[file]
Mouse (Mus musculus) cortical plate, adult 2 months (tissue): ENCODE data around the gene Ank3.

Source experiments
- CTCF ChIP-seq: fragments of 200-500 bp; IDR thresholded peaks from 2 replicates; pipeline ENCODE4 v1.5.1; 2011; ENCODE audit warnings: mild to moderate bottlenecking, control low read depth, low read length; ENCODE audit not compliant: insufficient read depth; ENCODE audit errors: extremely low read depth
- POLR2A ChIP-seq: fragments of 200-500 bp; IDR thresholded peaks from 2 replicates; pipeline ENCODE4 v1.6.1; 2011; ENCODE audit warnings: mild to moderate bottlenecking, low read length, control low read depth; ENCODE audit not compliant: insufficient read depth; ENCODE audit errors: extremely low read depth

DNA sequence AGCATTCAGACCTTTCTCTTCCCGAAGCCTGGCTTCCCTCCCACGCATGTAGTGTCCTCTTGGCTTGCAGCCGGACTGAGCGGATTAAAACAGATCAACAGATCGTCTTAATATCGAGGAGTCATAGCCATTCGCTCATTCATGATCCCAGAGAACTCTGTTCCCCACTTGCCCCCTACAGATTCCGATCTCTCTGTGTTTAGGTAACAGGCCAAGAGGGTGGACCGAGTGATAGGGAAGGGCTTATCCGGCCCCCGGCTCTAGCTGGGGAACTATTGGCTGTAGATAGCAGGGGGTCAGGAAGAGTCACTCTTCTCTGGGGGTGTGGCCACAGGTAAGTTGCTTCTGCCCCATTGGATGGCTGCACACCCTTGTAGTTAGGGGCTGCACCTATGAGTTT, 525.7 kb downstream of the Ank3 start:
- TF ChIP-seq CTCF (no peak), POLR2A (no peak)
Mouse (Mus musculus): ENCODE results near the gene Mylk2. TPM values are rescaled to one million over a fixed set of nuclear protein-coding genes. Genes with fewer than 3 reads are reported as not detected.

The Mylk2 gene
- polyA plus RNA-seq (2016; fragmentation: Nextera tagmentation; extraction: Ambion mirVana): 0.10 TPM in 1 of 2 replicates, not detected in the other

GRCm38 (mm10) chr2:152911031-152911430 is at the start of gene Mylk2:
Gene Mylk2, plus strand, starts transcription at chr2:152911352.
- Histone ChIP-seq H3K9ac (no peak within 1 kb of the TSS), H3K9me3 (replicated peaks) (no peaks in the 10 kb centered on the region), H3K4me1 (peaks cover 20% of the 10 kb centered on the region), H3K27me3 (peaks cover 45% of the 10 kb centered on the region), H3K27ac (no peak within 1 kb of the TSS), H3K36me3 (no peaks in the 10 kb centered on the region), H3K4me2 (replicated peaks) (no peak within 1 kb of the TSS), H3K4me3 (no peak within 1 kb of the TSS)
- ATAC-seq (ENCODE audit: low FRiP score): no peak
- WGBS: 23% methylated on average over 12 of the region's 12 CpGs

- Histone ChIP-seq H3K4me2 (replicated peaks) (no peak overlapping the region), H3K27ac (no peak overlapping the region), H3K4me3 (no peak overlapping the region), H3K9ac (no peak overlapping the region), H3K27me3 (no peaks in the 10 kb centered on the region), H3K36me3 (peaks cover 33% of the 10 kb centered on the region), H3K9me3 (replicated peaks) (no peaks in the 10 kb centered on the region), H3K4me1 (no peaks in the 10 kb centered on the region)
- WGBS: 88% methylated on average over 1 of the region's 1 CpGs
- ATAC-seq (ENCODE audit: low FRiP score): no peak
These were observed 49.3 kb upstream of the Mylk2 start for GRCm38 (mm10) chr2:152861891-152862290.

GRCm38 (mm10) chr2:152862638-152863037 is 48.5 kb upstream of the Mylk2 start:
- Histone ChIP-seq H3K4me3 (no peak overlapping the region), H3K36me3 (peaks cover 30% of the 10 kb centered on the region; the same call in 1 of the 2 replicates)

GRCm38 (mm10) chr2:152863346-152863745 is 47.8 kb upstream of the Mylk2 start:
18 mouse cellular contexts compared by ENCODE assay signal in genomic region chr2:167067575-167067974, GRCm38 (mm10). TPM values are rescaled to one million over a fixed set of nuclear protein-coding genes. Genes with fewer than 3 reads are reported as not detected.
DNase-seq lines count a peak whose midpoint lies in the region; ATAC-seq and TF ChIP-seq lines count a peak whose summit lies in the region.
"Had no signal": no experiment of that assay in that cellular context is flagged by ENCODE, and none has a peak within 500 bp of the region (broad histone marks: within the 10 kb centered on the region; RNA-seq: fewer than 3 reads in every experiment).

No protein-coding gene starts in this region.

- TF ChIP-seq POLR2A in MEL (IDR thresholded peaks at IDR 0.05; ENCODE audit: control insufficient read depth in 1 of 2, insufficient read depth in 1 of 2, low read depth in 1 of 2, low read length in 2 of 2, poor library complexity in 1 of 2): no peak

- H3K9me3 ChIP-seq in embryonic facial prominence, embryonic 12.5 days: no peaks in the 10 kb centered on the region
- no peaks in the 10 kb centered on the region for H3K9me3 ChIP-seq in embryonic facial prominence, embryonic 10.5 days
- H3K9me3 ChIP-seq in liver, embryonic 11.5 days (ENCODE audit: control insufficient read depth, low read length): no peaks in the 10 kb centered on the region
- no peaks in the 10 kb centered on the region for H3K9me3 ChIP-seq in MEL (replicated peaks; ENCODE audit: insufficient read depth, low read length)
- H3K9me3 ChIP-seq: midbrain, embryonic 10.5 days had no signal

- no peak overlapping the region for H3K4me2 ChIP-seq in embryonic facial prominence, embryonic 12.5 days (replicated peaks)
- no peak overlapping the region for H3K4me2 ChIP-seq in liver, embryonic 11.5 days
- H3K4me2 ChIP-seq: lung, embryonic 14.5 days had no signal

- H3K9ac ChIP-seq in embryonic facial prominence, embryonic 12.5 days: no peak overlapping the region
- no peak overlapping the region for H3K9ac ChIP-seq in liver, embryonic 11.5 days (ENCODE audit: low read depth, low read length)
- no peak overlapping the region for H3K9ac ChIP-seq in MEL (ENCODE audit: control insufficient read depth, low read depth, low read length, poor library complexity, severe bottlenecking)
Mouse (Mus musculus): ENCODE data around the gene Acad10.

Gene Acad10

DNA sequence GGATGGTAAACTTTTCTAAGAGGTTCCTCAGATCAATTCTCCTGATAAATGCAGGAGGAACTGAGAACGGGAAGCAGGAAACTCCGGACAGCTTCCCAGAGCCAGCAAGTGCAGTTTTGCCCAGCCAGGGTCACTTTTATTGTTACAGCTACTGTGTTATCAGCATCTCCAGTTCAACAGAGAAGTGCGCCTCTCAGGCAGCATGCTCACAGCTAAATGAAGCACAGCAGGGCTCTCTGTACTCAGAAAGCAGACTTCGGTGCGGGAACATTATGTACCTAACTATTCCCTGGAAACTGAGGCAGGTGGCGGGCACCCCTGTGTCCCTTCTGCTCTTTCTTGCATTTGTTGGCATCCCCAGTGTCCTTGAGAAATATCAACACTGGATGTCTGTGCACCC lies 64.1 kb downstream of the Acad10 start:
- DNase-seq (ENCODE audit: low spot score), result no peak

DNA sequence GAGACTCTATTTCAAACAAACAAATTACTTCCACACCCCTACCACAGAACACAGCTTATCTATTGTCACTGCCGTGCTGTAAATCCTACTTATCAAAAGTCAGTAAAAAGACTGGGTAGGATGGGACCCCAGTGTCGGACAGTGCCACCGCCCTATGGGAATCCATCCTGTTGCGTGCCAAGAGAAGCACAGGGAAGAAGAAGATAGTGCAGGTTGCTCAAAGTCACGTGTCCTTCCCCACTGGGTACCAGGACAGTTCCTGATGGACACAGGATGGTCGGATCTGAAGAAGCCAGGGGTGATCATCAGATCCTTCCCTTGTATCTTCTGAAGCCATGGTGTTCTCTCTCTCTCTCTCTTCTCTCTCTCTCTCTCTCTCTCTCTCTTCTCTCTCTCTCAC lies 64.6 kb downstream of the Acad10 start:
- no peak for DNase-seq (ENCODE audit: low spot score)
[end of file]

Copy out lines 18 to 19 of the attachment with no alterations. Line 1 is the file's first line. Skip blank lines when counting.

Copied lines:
These were observed 49.3 kb upstream of the Mylk2 start for GRCm38 (mm10) chr2:152861891-152862290.

GRCm38 (mm10) chr2:152862638-152863037 is 48.5 kb upstream of the Mylk2 start: